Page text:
, everyone’s favorite Internet service provider, faces an uncertain future.

AT&T has been working for many years to undo the 1984 telco breakup and once again have the advantages of a monopoly. It has bankrupted many competitors with unfair business practices and it has aggressively worked the legislative and regulatory processes to get the rules changed in its favor. (This is a long-term effort. Competitors like Covad and Rhythms were forced into bankruptcy in the ’90s; here’s one of my comments about the situation four years ago, and as an example, here’s one of the specific moments from a couple of years ago when regulators gave away the store to AT&T.)

This is not a true monopoly situation – Comcast is competing vigorously with AT&T for phone service as well as Internet access, and someday AT&T hopes to add video programming to its services. But the door is being shut to anyone except the corporate behemoths. Small independent companies are in jeopardy all over the country.

Until now, AT&T was required to sell DSL circuits at wholesale rates to companies like Sonic. Those days are over; Sonic will apparently be able to sell DSL circuits for another three years, but if memory serves, that’s only because it signed long-term contracts with AT&T. When those expire, Sonic will continue supporting its DSL customers, but it will not be able to sign up any new DSL customers, just watch its existing customer base slowly dwindle.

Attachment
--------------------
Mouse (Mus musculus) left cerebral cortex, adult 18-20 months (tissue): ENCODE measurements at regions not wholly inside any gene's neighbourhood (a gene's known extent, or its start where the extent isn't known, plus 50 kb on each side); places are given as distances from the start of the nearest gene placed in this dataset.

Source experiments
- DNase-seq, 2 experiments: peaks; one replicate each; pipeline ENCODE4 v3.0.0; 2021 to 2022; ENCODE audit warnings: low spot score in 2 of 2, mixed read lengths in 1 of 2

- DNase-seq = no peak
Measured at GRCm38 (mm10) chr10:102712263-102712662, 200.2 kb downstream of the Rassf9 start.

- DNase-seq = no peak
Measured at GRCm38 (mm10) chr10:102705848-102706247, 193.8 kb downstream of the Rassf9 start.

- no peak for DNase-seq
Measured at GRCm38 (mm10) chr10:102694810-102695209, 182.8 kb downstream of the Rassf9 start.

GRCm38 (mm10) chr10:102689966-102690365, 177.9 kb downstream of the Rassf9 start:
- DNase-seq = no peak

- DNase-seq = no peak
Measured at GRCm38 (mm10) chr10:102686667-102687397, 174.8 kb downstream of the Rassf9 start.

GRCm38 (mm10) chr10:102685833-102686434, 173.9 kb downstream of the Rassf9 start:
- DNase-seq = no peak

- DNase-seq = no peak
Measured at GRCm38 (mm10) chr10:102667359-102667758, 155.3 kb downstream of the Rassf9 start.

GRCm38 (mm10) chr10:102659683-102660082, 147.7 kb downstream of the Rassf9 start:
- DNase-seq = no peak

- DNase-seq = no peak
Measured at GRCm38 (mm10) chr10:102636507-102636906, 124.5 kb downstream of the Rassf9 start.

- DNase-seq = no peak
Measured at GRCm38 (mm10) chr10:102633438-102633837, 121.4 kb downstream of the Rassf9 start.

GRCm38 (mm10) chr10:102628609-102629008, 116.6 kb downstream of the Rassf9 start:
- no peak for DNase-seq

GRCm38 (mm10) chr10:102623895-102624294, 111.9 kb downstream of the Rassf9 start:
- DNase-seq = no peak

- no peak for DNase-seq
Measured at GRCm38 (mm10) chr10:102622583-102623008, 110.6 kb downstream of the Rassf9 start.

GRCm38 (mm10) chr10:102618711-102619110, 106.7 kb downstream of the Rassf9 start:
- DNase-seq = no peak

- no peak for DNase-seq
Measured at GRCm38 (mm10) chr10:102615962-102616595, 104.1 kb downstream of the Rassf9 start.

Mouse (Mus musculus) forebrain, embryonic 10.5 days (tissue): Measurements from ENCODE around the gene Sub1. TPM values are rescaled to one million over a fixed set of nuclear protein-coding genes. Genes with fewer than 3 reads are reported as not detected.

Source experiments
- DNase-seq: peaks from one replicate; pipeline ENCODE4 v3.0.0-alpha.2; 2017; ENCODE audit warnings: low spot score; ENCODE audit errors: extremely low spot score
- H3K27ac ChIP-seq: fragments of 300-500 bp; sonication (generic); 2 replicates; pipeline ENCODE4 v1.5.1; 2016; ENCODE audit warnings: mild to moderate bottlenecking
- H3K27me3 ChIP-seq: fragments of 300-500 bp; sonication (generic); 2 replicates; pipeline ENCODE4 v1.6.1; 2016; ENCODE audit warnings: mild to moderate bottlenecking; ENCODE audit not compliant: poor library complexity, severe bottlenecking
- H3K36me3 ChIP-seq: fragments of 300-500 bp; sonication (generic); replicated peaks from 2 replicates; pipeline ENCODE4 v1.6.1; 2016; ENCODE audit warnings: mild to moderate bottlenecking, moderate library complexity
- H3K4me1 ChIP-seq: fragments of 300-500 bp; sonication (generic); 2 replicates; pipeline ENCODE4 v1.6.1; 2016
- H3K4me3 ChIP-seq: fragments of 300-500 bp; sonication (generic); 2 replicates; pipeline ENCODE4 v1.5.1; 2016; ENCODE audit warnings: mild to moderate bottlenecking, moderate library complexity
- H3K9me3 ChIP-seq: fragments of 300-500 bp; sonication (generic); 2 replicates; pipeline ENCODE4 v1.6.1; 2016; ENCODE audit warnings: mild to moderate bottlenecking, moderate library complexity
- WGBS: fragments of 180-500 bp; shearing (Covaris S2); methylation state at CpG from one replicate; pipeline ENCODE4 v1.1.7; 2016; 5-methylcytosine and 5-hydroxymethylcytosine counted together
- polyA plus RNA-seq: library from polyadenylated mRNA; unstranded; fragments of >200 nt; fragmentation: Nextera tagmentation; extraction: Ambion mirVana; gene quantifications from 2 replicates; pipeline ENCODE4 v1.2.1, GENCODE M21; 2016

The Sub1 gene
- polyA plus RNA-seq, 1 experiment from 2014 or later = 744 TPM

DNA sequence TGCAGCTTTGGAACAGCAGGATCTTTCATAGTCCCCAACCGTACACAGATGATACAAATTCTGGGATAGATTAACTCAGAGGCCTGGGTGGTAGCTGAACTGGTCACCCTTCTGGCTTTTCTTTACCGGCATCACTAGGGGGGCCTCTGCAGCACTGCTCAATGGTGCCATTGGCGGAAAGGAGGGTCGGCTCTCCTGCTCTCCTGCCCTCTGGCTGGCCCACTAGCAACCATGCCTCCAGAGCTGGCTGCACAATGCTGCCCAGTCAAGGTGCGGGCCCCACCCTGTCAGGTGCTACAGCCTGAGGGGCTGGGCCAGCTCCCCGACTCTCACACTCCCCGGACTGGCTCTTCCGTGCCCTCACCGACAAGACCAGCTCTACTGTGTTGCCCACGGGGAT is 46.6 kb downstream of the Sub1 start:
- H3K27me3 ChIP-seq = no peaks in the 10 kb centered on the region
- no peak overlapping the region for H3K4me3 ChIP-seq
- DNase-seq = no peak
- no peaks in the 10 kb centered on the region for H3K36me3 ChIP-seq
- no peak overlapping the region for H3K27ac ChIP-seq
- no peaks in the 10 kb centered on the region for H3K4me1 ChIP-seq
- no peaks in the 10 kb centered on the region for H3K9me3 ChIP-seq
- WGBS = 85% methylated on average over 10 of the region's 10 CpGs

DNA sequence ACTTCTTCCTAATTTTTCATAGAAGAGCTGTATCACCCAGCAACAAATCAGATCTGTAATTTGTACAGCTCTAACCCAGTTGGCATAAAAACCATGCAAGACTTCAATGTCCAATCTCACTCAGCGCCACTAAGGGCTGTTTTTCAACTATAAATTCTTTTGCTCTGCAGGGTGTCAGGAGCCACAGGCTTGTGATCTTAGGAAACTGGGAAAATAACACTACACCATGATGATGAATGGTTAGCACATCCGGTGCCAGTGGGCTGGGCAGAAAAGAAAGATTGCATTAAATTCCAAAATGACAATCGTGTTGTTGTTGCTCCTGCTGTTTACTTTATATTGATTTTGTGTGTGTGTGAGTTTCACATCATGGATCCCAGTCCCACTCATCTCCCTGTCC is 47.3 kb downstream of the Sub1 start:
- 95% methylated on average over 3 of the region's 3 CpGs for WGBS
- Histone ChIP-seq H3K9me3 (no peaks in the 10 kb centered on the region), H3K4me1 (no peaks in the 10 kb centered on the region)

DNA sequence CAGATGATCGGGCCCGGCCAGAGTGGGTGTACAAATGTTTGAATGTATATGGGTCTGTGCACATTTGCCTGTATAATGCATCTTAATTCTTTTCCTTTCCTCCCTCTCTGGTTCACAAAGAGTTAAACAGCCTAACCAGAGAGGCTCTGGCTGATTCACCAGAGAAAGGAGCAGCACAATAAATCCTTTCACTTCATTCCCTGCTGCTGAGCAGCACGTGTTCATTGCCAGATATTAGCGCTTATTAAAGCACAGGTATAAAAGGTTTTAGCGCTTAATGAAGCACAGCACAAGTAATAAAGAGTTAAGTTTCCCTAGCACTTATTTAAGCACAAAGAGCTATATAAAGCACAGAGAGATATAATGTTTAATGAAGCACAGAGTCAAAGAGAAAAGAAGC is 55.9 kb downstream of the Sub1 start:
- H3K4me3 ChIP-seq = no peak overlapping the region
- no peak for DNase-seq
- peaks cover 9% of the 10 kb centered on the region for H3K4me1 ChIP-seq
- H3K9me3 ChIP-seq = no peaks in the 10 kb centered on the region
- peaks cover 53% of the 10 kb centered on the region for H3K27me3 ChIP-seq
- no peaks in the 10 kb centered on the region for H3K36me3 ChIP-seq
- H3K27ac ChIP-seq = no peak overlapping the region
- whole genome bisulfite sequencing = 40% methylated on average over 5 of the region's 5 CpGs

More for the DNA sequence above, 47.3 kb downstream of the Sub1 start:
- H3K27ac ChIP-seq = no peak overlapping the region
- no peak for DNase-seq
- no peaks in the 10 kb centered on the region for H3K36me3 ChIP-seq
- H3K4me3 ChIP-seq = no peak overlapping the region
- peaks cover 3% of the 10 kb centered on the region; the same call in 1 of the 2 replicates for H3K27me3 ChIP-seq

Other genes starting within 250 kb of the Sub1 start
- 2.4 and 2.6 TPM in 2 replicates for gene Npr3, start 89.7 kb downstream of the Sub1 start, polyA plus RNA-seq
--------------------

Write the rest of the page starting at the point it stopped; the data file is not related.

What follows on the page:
AT&T is finally promising to get some fiber in the ground, capable of carrying far more data – faster Internet access plus phone and video. It has no obligation to give access to those circuits to anyone. Sonic, for example, will be shut out of that business. AT&T and Comcast will literally be the only game in town. Oh sure, Earthlink is experimenting with wireless networks and satellite providers will still deliver television stations, but for all intents and purposes the telcos and cable companies will reign supreme.

Sonic has drawn up plans to install its own equipment for DSL service that sidesteps AT&T. The Press Democrat has a nice article about Sonic’s plans to save itself. Details are pretty hazy, perhaps because what they describe is wildly expensive and difficult to accomplish.

I believe in Sonic more than almost any other company I can think of (with the exception of my clients, all of whom are the most intelligent and talented people in the world). It’s a tough world for small companies and Sonic has a hard road ahead of it.

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